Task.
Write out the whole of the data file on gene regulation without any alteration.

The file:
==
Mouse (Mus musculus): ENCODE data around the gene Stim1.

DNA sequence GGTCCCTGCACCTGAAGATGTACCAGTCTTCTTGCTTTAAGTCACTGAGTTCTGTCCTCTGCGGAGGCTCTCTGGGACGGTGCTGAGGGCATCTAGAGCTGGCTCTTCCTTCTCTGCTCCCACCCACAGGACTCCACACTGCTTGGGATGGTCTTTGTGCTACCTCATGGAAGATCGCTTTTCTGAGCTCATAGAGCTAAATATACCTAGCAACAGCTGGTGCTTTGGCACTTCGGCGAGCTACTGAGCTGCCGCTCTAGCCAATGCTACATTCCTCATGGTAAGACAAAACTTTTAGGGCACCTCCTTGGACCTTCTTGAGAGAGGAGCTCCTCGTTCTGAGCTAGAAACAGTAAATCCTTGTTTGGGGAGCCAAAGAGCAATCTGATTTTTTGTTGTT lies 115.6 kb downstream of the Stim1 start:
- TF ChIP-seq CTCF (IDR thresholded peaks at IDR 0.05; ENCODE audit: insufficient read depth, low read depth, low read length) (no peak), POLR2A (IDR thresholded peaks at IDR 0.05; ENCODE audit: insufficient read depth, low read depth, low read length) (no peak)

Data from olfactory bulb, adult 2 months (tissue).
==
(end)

Mouse (Mus musculus): ENCODE data around the gene Stim1.

DNA sequence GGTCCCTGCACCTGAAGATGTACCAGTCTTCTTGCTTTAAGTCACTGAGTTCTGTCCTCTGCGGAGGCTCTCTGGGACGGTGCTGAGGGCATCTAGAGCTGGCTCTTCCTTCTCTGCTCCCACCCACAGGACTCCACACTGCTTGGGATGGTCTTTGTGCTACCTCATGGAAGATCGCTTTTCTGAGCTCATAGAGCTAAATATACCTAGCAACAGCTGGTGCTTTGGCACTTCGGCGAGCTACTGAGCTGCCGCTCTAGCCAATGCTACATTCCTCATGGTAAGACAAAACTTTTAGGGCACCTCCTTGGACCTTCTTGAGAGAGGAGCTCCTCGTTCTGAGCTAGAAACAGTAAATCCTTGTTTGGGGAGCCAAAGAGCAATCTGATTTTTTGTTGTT lies 115.6 kb downstream of the Stim1 start:
- TF ChIP-seq CTCF (IDR thresholded peaks at IDR 0.05; ENCODE audit: insufficient read depth, low read depth, low read length) (no peak), POLR2A (IDR thresholded peaks at IDR 0.05; ENCODE audit: insufficient read depth, low read depth, low read length) (no peak)

Data from olfactory bulb, adult 2 months (tissue).